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Myths, misinformation driving vaccination hesitancy among the urban poor in Nairobi

By Samuel Abuya| July 20, 2021

Editor’s note:

Getting people to trust vaccines is a public health concern worldwide. But the problem is much worse in poorer countries; the UK has vaccinated around 70% of its population, and the USA has achieved just under 60%, according to the the Our World in Data project at the University of Oxford. But in Nigeria and Kenya, the figure is more like 2%, and distrust seems to be strong in poorer communities, where there is often a mistrust of authorities. 



It is 2 pm in Kenya’s capital, Nairobi. It is a rainy season and the grey velvet clouds are puffing up. Any minute from now, the heavens will open up.  

I’m trying to beat human and motorbikes (bodaboda) traffic in an overcrowded and busy walkway in Kisumu Ndogo, one of the thirteen villages that make up the larger Kibera Slums which sits approximately 7Km southwest of the capital.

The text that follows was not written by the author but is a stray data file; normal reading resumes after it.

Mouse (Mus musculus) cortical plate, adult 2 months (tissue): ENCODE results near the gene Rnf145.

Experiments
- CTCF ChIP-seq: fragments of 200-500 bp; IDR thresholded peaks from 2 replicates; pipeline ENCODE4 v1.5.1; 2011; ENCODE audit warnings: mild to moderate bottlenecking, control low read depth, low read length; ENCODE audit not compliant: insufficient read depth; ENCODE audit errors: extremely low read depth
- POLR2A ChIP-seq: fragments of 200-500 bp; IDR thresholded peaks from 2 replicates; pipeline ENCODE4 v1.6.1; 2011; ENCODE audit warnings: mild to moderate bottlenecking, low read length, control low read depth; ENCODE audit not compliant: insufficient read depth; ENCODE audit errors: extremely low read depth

Covid-19 containment measures, like maintaining social distance and wearing of face masks, seem to be something foreign here. A majority of the people on the roads don’t have the masks on. The few who have them on, are hanging them around their chins. Most of the food vendors along the, mostly dusty but now muddy, roads are bantering with each other and serving customers without masks.

The few hand-washing points which were, seemingly, installed when the pandemic started, have run dry and nobody pays attention to them.

I’m going to meet a group of youth in this informal settlement that has been trying to debunk the highly circulated coronavirus misinformation and, at the same time, sensitizing the locals on the need and importance of going for the Covid-19 jabs that the government started administering early March this year. But this, as they would tell me later, has not been an easy task given the lots of Covid-19 myths and misconceptions that the people here have been exposed to, consumed and apparently believed in.

As I approach our agreed meet up point, my lead contact, Dianah Akinyi, who was born and bred here, comes to welcome me.

The group of seven young men and women is waiting not far from the road, in a small open field. From there, one can have a good view of the densely populated slums.